Mackinac Island, Michigan: America’s Picture-Perfect Retreat

August 29, 2020 Updated: August 30, 2020

When I think back on my golden-hued, wonder-filled childhood memories of Mackinac Island, a scene straight out of a storybook comes to mind: horse-and-carriages as the only form of transportation besides bicycles or your own two feet; a charming Main Street lined with fragrant fudge shops; butterflies and late-spring purple lilacs amid a deep-forest-green oasis.

Epoch Times Photo
(Mackinac Island Tourism Bureau)

When I returned to Mackinac Island, finally visiting again after too many years away, I arrived to find the exact scene I described above (minus the lilacs, because it’s late August). My eyes drank in a garden of summertime enchantment, a destination that resembled a fairytale so closely it was hard to believe I was stepping foot on solid ground. 

There are still no cars or motorized vehicles permitted on the 3.7-square-mile island; the same chocolate-drenched scent woven into my childhood fantasies still wafted down Main Street, as if the island was frozen in time the moment I left and came alive again upon my return (and freeze it does each winter, when only about 500 hardy year-round residents brave the extreme cold—five of my own family members among them). 

Epoch Times Photo
The Grand Hotel. (Courtesy of Grand Hotel)

And while the scenery is unbeatable, a picture-perfect Northern summer illustrated, Mackinac’s allure is epitomized in the Grand Hotel, the hilltop grande dame of the island, which has stood sentry since construction in 1887. Built to attract high-brow leisure travelers looking to summer away from the filth of meat-packing, coal-burning 19th-century cities, the Grand Hotel was nailed together from Michigan white pine in a mere 93 days, a feat but also the reason for the hotel’s charmingly crooked halls and architectural quirks.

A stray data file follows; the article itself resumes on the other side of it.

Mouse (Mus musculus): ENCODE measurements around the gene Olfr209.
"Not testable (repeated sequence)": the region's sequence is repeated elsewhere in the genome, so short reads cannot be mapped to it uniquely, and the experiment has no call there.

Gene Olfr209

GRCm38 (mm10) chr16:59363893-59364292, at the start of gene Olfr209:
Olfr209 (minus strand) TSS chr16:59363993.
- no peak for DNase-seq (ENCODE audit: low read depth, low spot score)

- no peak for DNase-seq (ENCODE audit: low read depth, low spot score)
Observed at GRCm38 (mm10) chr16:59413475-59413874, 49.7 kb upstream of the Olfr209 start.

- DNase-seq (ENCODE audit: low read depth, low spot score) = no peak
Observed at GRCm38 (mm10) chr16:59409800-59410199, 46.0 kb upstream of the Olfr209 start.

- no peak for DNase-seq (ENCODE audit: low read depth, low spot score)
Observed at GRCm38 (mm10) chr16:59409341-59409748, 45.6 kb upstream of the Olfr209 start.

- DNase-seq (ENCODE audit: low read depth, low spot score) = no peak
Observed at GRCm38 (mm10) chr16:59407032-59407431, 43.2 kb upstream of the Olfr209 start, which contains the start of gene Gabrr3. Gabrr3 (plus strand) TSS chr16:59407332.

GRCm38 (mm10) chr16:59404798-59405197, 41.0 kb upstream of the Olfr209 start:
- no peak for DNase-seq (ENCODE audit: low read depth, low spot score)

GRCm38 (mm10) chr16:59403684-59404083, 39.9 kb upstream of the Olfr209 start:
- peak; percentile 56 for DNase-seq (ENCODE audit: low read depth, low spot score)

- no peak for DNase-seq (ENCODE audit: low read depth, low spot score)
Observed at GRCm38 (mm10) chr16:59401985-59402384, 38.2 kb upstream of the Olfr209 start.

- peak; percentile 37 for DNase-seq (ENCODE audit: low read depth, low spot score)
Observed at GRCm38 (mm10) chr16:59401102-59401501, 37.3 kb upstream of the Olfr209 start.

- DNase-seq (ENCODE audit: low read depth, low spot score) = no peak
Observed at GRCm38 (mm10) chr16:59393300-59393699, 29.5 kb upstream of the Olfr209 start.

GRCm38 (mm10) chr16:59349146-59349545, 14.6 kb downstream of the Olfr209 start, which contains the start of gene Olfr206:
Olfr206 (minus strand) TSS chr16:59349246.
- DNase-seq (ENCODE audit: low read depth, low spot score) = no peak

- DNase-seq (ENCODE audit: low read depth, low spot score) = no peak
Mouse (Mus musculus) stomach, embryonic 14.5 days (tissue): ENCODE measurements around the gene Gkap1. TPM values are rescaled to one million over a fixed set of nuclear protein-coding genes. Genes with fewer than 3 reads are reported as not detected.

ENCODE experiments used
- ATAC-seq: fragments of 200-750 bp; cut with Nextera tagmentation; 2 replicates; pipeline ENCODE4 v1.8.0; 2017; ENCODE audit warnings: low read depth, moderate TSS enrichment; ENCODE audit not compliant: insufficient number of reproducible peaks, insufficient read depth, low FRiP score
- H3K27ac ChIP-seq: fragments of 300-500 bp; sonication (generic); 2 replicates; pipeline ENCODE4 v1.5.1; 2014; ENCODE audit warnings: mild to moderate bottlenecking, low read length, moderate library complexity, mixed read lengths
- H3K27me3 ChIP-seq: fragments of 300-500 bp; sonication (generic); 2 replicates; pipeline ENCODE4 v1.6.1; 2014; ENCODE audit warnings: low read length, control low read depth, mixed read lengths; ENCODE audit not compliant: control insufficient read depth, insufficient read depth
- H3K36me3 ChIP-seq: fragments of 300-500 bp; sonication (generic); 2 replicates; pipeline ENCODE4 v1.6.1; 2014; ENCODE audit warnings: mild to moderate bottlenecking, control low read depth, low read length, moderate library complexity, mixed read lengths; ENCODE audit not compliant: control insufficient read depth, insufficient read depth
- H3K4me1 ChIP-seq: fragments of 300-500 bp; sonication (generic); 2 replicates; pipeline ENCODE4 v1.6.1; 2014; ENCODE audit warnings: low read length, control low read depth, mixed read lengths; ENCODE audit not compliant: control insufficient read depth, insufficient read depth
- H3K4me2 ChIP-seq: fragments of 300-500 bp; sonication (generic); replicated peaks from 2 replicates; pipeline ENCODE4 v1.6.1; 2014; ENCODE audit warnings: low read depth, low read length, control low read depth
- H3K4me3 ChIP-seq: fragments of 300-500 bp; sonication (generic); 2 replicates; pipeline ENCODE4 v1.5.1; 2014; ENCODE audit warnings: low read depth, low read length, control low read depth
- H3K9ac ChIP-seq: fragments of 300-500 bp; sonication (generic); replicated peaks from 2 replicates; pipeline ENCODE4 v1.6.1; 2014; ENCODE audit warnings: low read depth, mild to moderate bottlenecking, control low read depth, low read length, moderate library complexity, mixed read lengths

It was hewn from the wild, a bastion of luxury in the Great Lakes wilderness where America’s first multimillionaire, John Jacob Astor, got his early-1800s start in the fur trade.

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View from the Lilac Suite. (Courtesy of Grand Hotel)
Epoch Times Photo
Barbara Bush Suite at the Grand Hotel. (Courtesy of Grand Hotel)
Epoch Times Photo
Balcony view from The Grand Hotel. (Courtesy of Grand Hotel)

The Grand has indeed drawn affluence since its debut, with generations of statesmen and celebrities on its storied guest list, but today, it’s also accessible to families, couples, and weekend visitors (in old times, the Victorian new-money set would make an annual visit that spanned the full summer season). Its opulent Carleton Varney-designed interiors recall another time and place, and no two of the hotel’s 397 rooms are alike. Atop the white colonnaded mansion sits the Cupola Bar, where a late-night Hummer cocktail is a nightly last-stop ritual.

The fact that the hotel welcomes dozens of fourth-generation guests each season (and even a few fifth-generation ones) speaks volumes about the warm summertime memories that are so easy to make here. 

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A view of The Grand Hotel from the gardens. (Skye Sherman)

Beyond its 133-year history, the Grand Hotel remains famous for a few things. It’s a staunch yet modernly outfitted rampart of Old World values, where tea is served every afternoon, men must be attired in coats past 6:30 p.m., and the Grand Hotel Orchestra closes out each evening; it’s home to the world’s longest porch (660 feet). And then there are the Pecan Balls. This three-ingredient dessert is simple but famous for its mouthwatering, memorable taste: it’s a baseball-sized scoop of vanilla ice cream rolled in crushed pecans, floating in a pool of Mackinac fudge sauce. Order one and you’ll understand.